e-Biz Thursday: How Educating Employees Can Bolster Your Network Security
More than you might think, your employees can help keep your network safe and secure. Think about it: they’re the ones dodging (or not) opportunities to visit potentially threatening sites, clicking on pop-ups, or downloading mysterious attachments. If employees aren’t fully informed of the dangers of their online actions, your network security and, therefore, your business is at high risk. After all, it's impossible to block every security threat that comes your way, even if you employ all the basics, like firewalls, intrusion prevention systems, and anti-virus software. So make sure to keep employees in the loop about what they can do to help prevent malicious attacks and protect your company’s critical data.
Here are five ways you can educate your employees about network security:
1. Engage in ongoing security training. Hackers are constantly trying clever new ways to trick even the most sophisticated users into downloading their malware or respond to a hoax email. Helping your users stay ahead of these tricks is critically important to the security of your network. Employees should receive network security training during their initial new hire orientation. But that's not enough; training should be ongoing. Users need regular reminders, whether it's to change their network password every few months or tips on recognizing the latest phishing scheme.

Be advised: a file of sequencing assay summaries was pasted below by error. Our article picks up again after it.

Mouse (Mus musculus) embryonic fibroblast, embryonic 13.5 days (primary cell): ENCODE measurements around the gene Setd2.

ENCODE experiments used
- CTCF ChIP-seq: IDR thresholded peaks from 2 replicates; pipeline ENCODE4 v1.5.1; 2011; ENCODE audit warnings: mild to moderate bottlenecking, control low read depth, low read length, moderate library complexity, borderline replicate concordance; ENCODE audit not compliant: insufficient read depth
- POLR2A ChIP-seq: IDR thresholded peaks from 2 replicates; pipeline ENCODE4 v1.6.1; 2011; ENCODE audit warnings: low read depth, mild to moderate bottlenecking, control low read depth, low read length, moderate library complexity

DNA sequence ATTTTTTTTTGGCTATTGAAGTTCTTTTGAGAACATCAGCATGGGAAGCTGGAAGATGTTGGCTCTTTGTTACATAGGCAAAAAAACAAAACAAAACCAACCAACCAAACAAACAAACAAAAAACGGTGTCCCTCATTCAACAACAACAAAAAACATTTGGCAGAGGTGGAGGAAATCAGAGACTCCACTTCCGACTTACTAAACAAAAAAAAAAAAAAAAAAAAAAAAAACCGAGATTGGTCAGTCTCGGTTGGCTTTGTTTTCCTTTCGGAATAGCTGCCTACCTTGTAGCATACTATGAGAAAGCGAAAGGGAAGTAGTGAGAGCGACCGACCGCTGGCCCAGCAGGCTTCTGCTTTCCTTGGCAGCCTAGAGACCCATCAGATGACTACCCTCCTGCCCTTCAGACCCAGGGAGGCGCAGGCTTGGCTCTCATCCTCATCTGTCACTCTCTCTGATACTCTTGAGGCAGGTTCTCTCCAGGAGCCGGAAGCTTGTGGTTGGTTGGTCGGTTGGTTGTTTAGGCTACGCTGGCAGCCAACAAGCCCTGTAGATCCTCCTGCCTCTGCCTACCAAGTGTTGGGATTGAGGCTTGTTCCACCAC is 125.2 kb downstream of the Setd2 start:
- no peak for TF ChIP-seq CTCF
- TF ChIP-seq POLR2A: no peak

2. Make security personal. Network security may seem like an abstract concept to employees. But I bet just about all of your users have home computers and make online purchases using a credit card; you can use that scenario to make your company's security personal to your employees. Help employees understand that their information, including details about their identity, is better protected if they follow security policies to keep the corporate network locked down.
3. Be accessible to users. Employees need to know who to go to if they experience a network security incident or if they have questions about security, such as a suspicious email or an unusual pop-up window. If you don't have on-site IT support, make sure everyone knows how to contact support personnel through your provider. It's equally important that users know what to do—or what not to do—while waiting for an answer from your security expert.
4. Tell users what to do. Security training should include information on how employees should respond to a security incident as well as how to avoid one. What should users do if they click on an attachment that turns out to be infected? Do they call your security expert for help or should they take some immediate action with their computer on their own? Employees need to know how to respond, including whether to immediately shut down their browser windows or computers if necessary.
5. Make security easy. Even the most thoroughly trained and well-intentioned user might be tempted to circumvent your security measures if they're difficult to follow; so, make it easy for users to follow your policies. For example, configure your applications to automatically prompt users to change their passwords on a regular basis and make sure your anti-virus software updates automatically when it won't interfere with employees' workday. Also, don't fault the user who reports a security breach. You want employees to feel safe so that they come to you about any potential security risk.